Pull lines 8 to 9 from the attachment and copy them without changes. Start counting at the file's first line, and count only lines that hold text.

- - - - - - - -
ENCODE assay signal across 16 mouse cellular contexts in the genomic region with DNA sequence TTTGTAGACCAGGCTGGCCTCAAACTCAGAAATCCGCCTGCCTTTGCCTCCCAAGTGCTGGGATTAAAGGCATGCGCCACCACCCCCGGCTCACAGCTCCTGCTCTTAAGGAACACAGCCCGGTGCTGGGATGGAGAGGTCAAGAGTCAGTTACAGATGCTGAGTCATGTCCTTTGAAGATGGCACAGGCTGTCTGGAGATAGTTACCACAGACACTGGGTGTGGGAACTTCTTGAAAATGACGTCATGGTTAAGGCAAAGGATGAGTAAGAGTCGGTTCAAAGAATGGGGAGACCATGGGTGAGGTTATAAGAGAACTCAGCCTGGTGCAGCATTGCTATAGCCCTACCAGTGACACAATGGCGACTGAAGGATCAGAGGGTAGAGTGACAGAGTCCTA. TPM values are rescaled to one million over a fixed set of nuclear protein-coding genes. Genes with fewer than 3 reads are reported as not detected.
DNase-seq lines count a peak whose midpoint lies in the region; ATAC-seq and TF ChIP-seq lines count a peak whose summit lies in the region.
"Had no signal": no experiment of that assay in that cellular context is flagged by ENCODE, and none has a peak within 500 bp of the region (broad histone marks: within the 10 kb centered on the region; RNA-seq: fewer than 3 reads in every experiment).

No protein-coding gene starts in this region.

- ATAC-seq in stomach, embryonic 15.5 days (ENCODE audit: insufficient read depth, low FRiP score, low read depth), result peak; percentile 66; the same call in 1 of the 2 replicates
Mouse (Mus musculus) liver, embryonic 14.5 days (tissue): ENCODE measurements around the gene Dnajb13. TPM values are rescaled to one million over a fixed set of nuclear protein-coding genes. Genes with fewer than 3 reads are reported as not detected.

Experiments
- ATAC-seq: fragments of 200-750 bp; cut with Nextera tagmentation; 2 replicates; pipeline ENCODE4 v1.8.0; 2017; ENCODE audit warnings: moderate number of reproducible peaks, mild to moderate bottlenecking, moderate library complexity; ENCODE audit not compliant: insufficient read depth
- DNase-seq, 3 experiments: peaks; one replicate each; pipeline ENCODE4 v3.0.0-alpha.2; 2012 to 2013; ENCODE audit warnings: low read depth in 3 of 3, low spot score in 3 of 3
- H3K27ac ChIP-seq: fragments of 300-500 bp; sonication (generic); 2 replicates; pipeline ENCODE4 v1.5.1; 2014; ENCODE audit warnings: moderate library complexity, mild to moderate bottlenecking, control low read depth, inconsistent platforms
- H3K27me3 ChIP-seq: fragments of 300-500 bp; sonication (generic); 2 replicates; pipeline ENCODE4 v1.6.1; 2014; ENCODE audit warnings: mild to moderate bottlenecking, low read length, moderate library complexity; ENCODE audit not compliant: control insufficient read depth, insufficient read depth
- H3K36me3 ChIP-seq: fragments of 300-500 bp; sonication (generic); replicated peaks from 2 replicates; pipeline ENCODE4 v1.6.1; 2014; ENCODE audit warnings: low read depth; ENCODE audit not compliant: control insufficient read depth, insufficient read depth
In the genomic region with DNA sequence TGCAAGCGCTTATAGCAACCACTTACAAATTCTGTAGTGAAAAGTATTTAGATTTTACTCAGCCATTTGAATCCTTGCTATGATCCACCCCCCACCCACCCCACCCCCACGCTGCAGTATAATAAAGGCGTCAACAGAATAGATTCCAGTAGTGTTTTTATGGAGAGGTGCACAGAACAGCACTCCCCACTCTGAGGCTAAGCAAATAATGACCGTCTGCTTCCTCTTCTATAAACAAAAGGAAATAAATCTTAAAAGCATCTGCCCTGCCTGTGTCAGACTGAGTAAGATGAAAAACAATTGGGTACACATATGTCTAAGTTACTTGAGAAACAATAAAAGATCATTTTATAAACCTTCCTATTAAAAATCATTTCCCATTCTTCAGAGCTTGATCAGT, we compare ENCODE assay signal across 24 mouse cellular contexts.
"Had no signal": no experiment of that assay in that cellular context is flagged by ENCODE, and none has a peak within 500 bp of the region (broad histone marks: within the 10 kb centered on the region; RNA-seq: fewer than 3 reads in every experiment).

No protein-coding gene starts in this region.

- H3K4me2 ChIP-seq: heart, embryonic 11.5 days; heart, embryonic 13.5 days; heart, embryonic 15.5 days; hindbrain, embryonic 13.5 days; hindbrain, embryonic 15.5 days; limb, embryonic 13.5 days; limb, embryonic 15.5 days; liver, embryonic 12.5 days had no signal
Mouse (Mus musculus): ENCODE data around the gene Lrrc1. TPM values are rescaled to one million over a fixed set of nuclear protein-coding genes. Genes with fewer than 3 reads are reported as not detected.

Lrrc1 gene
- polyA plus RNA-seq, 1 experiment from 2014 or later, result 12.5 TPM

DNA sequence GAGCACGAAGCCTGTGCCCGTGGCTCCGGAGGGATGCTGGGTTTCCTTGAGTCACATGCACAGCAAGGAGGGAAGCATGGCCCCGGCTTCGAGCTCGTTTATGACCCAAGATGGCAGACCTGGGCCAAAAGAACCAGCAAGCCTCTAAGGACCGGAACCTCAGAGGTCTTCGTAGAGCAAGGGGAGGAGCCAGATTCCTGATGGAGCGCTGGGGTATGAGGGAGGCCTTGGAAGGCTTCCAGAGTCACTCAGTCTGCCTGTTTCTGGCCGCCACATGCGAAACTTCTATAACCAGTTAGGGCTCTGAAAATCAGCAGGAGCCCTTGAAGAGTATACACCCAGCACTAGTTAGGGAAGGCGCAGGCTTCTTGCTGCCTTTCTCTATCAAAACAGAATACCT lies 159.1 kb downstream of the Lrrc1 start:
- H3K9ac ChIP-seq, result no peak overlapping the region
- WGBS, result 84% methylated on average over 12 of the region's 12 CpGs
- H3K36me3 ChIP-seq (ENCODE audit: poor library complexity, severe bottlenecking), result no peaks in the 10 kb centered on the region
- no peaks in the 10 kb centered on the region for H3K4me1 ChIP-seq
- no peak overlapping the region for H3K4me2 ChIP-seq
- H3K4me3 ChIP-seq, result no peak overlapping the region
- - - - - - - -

- ATAC-seq: fragments of 200-750 bp; cut with Nextera tagmentation; 2 replicates; pipeline ENCODE4 v1.8.0; 2017; ENCODE audit warnings: moderate number of reproducible peaks, mild to moderate bottlenecking, moderate library complexity; ENCODE audit not compliant: insufficient read depth
- DNase-seq, 3 experiments: peaks; one replicate each; pipeline ENCODE4 v3.0.0-alpha.2; 2012 to 2013; ENCODE audit warnings: low read depth in 3 of 3, low spot score in 3 of 3